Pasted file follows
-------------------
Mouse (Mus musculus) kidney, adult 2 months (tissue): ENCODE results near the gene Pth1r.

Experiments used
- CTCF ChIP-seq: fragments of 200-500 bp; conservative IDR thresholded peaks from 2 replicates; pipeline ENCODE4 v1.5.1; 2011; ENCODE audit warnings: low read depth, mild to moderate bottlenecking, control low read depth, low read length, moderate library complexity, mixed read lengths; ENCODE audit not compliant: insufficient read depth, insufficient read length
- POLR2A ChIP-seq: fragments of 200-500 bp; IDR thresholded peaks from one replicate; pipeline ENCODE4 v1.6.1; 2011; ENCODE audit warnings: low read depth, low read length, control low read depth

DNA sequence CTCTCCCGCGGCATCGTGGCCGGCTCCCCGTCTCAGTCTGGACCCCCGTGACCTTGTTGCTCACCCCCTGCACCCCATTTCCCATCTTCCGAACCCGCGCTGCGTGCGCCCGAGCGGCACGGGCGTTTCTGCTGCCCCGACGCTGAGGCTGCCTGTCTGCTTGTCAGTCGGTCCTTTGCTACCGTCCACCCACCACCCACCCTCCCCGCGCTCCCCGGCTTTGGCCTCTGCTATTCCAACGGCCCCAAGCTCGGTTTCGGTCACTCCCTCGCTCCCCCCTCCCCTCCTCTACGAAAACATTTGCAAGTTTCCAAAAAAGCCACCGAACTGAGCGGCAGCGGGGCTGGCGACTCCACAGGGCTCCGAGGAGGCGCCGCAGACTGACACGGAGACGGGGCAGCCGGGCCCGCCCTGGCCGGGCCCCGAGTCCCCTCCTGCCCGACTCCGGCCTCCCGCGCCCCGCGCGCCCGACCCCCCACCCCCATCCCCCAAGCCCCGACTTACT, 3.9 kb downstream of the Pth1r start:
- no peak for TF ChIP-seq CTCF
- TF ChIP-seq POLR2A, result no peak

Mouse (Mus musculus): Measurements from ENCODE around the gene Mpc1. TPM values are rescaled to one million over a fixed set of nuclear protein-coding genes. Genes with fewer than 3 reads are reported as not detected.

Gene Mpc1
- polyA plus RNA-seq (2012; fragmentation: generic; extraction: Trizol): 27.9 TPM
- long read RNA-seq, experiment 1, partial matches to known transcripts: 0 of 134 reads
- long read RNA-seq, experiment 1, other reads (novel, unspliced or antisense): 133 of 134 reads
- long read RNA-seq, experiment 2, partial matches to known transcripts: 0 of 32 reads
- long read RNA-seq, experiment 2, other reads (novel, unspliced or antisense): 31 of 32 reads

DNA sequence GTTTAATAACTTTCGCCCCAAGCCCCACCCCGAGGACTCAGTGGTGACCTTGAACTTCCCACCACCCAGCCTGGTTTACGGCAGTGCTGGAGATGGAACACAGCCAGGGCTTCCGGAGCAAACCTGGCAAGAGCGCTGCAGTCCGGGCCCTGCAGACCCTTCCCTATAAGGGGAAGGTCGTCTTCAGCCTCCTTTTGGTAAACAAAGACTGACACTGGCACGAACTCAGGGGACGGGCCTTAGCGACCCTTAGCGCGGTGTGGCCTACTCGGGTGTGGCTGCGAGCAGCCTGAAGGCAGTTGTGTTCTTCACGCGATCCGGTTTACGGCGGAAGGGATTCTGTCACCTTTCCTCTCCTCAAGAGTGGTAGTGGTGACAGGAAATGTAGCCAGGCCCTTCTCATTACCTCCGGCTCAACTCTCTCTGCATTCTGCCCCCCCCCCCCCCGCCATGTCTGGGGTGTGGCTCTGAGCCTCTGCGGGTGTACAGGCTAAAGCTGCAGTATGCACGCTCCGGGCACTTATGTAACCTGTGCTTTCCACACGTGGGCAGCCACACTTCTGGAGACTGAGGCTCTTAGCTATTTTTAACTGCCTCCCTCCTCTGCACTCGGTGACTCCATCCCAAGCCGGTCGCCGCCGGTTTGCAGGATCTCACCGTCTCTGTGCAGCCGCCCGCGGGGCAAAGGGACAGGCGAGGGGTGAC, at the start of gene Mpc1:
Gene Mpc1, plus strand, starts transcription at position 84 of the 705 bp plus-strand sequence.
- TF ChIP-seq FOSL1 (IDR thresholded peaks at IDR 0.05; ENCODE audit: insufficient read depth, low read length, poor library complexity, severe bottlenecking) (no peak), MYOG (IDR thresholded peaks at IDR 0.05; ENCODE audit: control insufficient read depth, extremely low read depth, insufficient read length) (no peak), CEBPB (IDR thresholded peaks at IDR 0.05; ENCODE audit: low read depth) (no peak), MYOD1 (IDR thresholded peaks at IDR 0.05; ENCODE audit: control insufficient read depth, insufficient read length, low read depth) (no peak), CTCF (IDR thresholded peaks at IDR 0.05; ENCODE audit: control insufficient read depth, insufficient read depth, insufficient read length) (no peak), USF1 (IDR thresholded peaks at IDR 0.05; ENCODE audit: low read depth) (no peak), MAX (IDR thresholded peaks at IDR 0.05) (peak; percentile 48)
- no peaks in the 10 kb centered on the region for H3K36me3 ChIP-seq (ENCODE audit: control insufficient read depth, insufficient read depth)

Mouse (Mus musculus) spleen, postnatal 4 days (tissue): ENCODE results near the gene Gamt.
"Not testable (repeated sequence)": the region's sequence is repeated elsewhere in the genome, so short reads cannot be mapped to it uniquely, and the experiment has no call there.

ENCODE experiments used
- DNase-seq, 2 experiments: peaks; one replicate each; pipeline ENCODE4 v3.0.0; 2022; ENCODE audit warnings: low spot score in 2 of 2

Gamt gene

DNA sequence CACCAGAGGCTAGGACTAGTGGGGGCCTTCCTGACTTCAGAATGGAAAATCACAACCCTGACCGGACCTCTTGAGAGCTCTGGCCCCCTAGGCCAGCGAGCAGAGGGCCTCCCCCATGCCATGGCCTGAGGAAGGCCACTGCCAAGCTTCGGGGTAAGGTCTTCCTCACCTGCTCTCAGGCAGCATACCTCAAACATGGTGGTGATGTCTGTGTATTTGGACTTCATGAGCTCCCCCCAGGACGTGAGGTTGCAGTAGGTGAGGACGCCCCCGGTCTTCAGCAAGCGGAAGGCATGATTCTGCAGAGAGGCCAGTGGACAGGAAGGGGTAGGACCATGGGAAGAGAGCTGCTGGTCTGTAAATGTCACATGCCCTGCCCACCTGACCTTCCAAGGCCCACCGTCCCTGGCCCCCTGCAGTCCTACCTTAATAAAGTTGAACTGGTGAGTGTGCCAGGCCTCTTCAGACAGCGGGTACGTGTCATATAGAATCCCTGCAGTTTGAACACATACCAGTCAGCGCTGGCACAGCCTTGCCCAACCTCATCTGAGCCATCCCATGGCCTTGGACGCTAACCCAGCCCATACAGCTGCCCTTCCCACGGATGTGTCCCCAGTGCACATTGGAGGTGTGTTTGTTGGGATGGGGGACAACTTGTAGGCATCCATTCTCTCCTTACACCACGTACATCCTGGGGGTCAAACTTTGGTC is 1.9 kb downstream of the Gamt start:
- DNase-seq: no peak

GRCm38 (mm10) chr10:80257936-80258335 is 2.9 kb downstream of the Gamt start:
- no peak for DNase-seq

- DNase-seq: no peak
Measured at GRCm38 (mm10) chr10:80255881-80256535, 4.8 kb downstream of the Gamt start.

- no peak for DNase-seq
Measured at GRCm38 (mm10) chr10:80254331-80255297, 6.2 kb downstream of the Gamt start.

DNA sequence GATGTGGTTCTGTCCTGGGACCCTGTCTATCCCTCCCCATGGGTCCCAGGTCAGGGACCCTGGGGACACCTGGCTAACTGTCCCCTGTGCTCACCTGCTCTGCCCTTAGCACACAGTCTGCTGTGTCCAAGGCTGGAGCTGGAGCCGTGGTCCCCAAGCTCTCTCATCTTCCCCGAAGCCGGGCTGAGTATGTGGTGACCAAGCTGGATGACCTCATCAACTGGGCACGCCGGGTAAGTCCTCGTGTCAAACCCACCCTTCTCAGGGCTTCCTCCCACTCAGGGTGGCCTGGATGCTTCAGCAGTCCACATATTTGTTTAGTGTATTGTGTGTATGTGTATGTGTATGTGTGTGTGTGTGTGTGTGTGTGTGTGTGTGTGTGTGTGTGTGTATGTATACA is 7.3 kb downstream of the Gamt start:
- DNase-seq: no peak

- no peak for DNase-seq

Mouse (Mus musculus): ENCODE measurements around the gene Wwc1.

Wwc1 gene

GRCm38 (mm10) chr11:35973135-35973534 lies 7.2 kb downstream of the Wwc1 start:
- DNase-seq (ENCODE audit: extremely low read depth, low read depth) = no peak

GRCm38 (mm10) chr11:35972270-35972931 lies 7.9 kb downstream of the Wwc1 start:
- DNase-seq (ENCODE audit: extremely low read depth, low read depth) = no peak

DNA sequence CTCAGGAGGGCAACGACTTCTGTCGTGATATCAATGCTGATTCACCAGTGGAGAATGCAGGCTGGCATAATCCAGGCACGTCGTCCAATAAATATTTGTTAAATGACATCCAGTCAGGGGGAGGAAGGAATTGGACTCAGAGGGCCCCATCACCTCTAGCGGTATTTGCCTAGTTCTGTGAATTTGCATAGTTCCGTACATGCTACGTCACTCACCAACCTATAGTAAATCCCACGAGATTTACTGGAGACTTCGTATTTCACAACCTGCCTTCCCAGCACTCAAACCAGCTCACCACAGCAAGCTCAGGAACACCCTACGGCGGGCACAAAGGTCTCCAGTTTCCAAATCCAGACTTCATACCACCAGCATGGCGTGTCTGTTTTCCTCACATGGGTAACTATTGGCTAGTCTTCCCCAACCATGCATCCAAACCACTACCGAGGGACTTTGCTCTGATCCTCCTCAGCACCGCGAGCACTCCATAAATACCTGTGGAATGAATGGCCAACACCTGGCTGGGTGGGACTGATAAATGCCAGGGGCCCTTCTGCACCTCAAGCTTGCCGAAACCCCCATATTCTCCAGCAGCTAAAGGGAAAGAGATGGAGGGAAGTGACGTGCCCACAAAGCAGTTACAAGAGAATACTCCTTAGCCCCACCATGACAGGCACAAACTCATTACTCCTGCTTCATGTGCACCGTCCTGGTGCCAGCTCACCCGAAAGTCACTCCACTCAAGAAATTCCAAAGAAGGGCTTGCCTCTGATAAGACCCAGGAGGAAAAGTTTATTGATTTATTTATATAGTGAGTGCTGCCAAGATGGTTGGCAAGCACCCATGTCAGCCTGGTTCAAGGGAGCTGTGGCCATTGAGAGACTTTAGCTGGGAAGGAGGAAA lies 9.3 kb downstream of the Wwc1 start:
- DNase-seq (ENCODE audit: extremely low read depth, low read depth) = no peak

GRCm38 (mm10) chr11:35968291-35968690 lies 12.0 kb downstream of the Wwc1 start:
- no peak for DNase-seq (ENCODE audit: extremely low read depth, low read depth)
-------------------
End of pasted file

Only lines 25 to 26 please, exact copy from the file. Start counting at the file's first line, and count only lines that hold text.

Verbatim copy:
- DNase-seq: no peak

GRCm38 (mm10) chr10:80257936-80258335 is 2.9 kb downstream of the Gamt start: